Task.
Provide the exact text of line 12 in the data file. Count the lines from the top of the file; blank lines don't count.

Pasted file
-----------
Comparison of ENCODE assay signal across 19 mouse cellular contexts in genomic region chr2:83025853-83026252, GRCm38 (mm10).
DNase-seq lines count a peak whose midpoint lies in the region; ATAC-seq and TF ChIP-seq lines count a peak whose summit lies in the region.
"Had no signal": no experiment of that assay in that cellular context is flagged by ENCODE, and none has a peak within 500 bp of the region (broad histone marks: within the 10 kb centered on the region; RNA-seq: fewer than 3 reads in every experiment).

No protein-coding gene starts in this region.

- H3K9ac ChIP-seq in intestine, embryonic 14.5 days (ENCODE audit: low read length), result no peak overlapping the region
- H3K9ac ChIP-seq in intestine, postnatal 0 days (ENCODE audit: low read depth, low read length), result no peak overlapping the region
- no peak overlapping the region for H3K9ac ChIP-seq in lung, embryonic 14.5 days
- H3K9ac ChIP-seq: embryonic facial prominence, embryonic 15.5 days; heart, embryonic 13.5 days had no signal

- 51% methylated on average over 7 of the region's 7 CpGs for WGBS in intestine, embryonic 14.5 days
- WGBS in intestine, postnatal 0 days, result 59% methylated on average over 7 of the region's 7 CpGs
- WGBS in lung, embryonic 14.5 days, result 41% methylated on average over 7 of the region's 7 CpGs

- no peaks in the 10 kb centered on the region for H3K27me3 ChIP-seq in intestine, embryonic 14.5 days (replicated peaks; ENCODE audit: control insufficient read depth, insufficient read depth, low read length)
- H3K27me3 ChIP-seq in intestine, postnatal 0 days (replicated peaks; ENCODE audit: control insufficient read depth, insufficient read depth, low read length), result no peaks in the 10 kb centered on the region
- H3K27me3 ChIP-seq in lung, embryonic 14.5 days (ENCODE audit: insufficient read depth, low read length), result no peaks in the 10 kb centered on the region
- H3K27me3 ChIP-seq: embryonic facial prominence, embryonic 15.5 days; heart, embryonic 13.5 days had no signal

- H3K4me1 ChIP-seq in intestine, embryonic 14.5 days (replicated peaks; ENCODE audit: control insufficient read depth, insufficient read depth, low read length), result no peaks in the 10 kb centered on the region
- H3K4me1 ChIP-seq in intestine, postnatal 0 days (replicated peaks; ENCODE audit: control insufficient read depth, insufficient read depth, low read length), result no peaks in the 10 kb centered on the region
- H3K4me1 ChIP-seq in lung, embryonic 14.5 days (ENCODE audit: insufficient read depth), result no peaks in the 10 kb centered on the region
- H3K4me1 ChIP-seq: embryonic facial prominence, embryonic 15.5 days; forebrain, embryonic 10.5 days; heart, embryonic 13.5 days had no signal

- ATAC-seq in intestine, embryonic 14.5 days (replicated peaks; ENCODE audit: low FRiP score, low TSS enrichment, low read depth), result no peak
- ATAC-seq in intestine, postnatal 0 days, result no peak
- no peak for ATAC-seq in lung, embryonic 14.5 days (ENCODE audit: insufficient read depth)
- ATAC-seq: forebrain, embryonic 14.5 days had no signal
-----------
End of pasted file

- no peaks in the 10 kb centered on the region for H3K27me3 ChIP-seq in intestine, embryonic 14.5 days (replicated peaks; ENCODE audit: control insufficient read depth, insufficient read depth, low read length)